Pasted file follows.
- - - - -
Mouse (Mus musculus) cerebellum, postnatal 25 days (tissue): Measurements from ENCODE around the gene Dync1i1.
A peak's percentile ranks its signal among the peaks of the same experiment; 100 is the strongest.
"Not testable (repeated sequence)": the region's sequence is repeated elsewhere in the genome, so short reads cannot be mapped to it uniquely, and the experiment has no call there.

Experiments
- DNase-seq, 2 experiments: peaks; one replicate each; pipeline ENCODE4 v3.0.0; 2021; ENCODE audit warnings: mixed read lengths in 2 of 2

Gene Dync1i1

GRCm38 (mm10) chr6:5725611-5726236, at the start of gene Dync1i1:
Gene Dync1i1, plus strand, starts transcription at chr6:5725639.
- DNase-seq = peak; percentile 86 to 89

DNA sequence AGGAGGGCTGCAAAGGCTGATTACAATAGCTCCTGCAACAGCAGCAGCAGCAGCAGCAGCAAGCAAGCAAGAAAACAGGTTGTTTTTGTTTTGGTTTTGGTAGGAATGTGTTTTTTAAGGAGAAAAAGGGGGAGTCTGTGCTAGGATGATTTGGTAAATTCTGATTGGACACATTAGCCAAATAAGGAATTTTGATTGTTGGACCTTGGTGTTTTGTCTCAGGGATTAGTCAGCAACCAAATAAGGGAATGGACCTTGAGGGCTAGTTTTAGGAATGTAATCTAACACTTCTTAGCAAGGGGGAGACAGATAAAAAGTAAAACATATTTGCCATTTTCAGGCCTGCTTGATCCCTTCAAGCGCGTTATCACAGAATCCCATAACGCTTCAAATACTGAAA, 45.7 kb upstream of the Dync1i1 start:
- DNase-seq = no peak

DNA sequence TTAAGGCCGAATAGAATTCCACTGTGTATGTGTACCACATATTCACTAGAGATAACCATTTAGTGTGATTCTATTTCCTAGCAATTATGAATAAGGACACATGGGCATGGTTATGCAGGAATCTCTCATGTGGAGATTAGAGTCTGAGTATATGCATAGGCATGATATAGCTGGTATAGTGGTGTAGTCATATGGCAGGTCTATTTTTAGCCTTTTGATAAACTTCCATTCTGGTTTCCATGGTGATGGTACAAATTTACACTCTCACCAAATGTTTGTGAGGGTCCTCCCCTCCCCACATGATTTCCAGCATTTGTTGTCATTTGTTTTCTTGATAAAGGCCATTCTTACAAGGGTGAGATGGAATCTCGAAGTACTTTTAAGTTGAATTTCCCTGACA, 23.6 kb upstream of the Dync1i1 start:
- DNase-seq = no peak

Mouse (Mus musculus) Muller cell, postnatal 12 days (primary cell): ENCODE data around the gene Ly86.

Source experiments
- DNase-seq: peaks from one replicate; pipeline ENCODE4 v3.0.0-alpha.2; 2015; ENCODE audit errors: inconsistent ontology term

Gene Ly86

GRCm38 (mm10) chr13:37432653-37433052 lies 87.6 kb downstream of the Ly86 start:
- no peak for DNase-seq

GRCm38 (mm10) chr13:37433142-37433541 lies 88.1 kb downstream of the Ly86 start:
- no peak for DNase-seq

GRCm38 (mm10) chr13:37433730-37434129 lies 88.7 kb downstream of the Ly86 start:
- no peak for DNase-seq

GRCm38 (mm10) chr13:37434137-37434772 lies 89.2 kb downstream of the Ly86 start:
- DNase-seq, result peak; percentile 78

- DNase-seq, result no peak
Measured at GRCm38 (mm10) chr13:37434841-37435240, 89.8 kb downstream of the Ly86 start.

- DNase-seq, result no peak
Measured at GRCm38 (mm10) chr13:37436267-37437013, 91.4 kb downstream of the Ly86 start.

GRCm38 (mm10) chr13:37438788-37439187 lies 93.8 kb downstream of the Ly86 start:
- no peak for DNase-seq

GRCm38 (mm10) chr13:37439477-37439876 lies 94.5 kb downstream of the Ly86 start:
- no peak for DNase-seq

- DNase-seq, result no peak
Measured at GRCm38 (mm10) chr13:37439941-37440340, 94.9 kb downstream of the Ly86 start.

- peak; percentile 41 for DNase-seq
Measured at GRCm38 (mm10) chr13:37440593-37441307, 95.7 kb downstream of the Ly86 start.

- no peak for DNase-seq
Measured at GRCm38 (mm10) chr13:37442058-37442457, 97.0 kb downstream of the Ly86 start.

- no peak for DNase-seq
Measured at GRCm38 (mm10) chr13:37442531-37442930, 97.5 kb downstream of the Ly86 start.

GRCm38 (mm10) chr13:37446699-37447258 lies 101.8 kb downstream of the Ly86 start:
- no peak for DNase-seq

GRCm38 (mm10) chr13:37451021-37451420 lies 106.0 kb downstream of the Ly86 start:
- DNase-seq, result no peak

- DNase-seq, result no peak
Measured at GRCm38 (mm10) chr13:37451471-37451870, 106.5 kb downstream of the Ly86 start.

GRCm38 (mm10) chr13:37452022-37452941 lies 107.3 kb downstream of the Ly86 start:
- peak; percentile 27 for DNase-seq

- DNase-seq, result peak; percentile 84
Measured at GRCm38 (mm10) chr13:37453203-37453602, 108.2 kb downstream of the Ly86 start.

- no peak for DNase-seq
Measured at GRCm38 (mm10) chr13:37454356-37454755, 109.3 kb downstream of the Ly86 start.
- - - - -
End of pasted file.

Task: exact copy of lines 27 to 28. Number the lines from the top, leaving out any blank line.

Measured at GRCm38 (mm10) chr13:37434841-37435240, 89.8 kb downstream of the Ly86 start.

- DNase-seq, result no peak